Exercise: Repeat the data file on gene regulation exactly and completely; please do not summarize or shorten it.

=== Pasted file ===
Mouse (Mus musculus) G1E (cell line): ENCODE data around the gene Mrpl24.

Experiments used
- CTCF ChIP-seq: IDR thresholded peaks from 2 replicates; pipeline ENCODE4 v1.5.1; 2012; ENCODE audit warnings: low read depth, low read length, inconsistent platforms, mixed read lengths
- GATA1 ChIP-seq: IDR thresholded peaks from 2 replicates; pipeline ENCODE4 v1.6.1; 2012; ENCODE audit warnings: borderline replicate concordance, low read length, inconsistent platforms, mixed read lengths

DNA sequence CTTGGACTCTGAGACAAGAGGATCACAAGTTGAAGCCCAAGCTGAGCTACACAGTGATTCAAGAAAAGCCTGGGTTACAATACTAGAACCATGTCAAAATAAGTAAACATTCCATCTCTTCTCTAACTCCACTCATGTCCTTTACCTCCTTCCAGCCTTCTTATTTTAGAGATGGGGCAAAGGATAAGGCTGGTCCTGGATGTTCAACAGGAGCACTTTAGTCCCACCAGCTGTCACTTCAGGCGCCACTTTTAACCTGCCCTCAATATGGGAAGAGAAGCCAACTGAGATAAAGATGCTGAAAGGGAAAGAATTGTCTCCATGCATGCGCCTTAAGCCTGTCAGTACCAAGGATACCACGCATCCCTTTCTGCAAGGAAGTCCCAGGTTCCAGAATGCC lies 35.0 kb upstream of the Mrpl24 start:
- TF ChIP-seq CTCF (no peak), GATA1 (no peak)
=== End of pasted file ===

Mouse (Mus musculus) G1E (cell line): ENCODE data around the gene Mrpl24.

Experiments used
- CTCF ChIP-seq: IDR thresholded peaks from 2 replicates; pipeline ENCODE4 v1.5.1; 2012; ENCODE audit warnings: low read depth, low read length, inconsistent platforms, mixed read lengths
- GATA1 ChIP-seq: IDR thresholded peaks from 2 replicates; pipeline ENCODE4 v1.6.1; 2012; ENCODE audit warnings: borderline replicate concordance, low read length, inconsistent platforms, mixed read lengths

DNA sequence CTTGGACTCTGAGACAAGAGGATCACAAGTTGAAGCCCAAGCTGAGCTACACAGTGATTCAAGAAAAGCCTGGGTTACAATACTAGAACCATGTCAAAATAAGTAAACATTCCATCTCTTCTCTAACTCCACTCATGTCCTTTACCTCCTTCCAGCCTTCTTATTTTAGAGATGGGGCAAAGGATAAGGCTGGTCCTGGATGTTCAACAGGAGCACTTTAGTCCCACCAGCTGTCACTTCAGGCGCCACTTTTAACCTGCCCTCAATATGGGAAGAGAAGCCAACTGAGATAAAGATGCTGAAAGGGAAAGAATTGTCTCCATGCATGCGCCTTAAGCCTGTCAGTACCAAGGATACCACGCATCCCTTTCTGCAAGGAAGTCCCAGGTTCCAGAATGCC lies 35.0 kb upstream of the Mrpl24 start:
- TF ChIP-seq CTCF (no peak), GATA1 (no peak)